He said Morocco’s athletes had competed in numerous international competitions before their phenomenal run in Qatar, sparking cheers across the country and accolades almost everywhere. The stars of the men’s team have been employed by some of Europe’s best clubs and learned long ago how to perform on football’s biggest arena. Everything will be new for women, he said. Success is marked by small steps. “You won’t have 20,000 Moroccan supporters in an Australian stadium,” he said.
It seems that the sports leaders of this country also approve of facing long-term matches. At the sprawling Muhammad VI Football He Complex in Sale, near Morocco’s capital Rabat, an ultra-modern facility built in 2009 is where a new generation of footballers are being trained to become tomorrow’s champions.
However, the path to elite football was not always easy for players who started playing football before such facilities were available. For players who grew up in Europe and came to the team, choosing Morocco was a complicated question of opportunity and identity. But even those who grew up in European countries with better opportunities to learn and train in the game admitted that they often faced similar resistance from their families.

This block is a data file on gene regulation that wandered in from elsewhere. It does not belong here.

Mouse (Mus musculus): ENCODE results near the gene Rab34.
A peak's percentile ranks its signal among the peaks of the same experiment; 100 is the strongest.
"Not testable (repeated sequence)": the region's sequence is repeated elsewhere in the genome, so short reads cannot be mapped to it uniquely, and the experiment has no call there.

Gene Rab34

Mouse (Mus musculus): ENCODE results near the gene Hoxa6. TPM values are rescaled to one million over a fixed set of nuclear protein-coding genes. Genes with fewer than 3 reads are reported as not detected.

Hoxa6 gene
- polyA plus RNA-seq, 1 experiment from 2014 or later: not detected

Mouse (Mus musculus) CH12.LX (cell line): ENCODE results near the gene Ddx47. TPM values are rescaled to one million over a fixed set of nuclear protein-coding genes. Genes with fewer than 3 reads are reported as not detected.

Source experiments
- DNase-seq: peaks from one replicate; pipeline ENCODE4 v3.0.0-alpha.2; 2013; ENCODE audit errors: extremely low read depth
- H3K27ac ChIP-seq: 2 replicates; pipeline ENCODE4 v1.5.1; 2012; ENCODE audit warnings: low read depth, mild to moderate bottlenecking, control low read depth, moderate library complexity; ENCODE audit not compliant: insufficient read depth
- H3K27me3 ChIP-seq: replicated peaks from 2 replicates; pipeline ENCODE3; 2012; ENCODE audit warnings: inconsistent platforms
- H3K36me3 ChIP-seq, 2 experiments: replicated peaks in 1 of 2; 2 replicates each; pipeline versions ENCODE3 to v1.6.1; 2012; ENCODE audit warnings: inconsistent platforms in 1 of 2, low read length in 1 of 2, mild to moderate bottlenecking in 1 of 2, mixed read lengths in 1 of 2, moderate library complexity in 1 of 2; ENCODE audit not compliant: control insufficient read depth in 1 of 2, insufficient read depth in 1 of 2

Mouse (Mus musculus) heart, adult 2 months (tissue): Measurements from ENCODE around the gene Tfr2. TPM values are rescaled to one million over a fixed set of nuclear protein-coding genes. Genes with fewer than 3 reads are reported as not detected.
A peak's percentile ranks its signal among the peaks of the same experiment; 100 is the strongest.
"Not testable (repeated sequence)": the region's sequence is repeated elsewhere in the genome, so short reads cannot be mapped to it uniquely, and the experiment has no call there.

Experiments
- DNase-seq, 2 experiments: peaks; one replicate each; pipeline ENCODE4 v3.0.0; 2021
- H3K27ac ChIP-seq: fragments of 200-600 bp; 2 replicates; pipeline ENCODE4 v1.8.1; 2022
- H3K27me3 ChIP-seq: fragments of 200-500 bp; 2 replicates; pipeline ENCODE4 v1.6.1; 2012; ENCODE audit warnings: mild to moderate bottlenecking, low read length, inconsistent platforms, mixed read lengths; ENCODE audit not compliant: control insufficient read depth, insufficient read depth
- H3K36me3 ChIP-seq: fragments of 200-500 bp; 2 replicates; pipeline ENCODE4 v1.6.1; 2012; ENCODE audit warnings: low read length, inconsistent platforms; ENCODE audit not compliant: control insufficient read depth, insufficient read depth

20-year-old center defender Nesrin El Chad grew up in Saint-Etienne, France, a football-filled city. The daughter of Moroccan immigrants, when she attended her school, she learned a game to play against the boys at recess. She said that when her family traveled to Morocco during her summer vacation, she would buy balls from her store and play on the beach.
When she was 12, her parents realized she might have a future in football, so her mother enrolled her in a sports learning program that exempted her from some of the household chores her siblings had to do so she could rest on Sundays before games. Her father, a black belt in karate, was initially against her idea of focusing Nesrin’s future on football, until her mother told her to “let her play football,” she said. He eventually took her to every practice and every game and is now one of her most devoted supporters.